Improper Integral
For the integral:
$\displaystyle
\int_{0}^{\frac{1}{2}}{\frac{1}{x\ln^2{x}}}dx
$
Using the substitution:
$\displaystyle
u=\ln{x}
$
$\displaystyle
du=\frac{1}{x}
$
I am getting the following for my new terminals:
$\displaystyle
\ln{2}
$
$\displaystyle \infty$
To get my new terminals I have simply plugged the values of my old terminals into my u substitution (u=lnx).
When I evaluate the integral I wind up with a limit that needs to be evaluated, as follows:
$\displaystyle \lim_{t\rightarrow\infty}\frac{1}{ln(ln(2)}+\frac{1}{ln(t)}$
When I evaluate that I come up with:
$\displaystyle \frac{1}{ln(ln(2))}$
Have I done something wrong here?

Your notation is a little confused for the limit. However, 1/ln(2) is the correct answer. Certainly, your setup looks fine.

I tried to correct that last line, but somehow wound up making creating a double thread. I am not coming up with 1/ln(2). I am coming up with 1/ln(ln(2)). I know that isn't right.
Can you tell me where I am going wrong?
Oh... and I did mean to say "add up the fractions" not "add up the constants".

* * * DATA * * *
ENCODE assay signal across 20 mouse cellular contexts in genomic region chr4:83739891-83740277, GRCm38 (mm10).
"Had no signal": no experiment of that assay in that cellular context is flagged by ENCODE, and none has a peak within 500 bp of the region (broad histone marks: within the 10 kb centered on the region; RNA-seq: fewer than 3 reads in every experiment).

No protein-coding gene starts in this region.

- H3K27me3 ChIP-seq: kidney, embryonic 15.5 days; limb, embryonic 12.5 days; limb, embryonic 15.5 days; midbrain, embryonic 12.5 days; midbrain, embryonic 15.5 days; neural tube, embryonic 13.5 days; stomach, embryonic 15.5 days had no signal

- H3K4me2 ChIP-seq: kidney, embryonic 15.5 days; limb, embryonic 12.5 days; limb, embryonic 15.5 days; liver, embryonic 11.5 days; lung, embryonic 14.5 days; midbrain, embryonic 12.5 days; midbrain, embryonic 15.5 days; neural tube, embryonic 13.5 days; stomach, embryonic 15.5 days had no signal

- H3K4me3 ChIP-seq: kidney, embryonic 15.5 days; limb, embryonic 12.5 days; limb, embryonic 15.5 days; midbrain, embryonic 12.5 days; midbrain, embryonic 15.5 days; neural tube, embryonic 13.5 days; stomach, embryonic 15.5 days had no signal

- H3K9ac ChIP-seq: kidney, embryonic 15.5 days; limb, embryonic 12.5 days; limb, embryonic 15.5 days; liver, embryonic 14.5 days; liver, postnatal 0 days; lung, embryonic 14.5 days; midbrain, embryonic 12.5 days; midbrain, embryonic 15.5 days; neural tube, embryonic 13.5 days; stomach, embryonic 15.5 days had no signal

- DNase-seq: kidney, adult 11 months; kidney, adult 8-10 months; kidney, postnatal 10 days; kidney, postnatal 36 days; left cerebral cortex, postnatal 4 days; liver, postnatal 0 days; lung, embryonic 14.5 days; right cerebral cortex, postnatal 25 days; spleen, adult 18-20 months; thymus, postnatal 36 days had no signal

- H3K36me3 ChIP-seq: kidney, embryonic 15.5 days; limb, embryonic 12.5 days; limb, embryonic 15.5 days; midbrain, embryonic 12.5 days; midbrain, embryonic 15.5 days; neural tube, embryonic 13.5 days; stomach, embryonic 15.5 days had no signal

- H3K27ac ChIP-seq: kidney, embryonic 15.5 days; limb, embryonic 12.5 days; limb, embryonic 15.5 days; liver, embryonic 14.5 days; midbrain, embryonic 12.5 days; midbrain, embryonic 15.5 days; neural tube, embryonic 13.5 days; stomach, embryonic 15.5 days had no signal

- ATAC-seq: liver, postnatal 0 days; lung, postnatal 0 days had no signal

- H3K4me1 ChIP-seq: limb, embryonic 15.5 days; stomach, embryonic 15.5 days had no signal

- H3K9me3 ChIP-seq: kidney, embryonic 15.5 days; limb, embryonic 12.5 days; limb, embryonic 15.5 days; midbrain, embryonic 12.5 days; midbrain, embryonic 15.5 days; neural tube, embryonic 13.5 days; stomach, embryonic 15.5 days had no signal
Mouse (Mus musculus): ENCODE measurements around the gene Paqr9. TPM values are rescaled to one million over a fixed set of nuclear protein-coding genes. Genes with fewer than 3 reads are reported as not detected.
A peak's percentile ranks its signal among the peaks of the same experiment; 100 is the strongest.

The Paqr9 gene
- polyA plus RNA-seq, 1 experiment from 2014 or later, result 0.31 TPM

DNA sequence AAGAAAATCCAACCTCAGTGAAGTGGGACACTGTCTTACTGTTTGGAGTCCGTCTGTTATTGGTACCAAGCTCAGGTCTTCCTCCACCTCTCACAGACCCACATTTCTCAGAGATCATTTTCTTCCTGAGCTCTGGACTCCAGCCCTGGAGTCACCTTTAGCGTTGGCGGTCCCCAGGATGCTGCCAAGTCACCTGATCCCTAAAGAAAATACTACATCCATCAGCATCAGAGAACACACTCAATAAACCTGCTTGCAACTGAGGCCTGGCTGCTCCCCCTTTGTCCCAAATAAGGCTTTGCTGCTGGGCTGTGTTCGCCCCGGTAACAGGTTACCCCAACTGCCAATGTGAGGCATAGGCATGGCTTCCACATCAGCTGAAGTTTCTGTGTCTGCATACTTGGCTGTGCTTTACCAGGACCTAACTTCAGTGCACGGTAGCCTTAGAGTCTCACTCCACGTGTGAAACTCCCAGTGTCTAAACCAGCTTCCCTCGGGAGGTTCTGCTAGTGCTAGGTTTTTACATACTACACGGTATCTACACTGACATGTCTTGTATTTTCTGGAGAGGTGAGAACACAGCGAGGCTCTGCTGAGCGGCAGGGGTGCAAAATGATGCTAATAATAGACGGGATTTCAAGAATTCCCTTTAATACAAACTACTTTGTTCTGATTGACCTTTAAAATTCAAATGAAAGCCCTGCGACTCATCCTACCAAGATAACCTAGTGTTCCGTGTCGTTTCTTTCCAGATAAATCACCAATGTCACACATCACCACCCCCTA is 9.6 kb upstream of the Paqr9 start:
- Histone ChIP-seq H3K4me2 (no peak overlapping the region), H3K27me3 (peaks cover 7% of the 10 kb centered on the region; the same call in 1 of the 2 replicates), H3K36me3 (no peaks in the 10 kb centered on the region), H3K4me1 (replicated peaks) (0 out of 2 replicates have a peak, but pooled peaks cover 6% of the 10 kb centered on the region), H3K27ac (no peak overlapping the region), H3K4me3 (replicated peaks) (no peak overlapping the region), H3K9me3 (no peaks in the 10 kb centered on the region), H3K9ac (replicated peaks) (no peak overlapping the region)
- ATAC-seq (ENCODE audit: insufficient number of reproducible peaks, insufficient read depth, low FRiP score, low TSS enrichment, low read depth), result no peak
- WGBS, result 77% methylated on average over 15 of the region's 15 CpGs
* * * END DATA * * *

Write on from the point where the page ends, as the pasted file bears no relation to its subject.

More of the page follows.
Check your antiderivative.

I had the following:
$\displaystyle \int{\frac{du}{u^2}}$
Which gave me:
$\displaystyle \frac{1}{u}$
I try to find my antiderivatives and verify them with my TI89. In this case, the 89 said I was correct.

The derivative of $\displaystyle \ln x$ is $\displaystyle \frac{1}{x}$ so that is...
$\displaystyle \displaystyle \int \frac{dx}{x\ \ln^{2} x} = \frac{1}{\ln x} + c$ (1)
... and ...
$\displaystyle \displaystyle \int_{0}^{\frac{1}{2}} \frac{dx}{x\ \ln^{2} x} = \frac{1}{\ln 2}$ (2)
Kind regards
$\displaystyle \chi$ $\displaystyle \sigma$

Under your substitution your integral becomes
$\displaystyle \int \limits_{\infty}^{\ln 2} \dfrac{du}{u^2}$
and so
$\displaystyle \lim \limits_{a \to  \infty} \int \limits_{a}^{\ln 2} \dfrac{du}{u^2} = \lim \limits_{a \to  \infty} \dfrac{1}{u}\left. \right \limits_{a}^{\ln 2} = \lim \limits_{a \to  \infty} \dfrac{1}{\ln 2}+ \dfrac{1}{a}$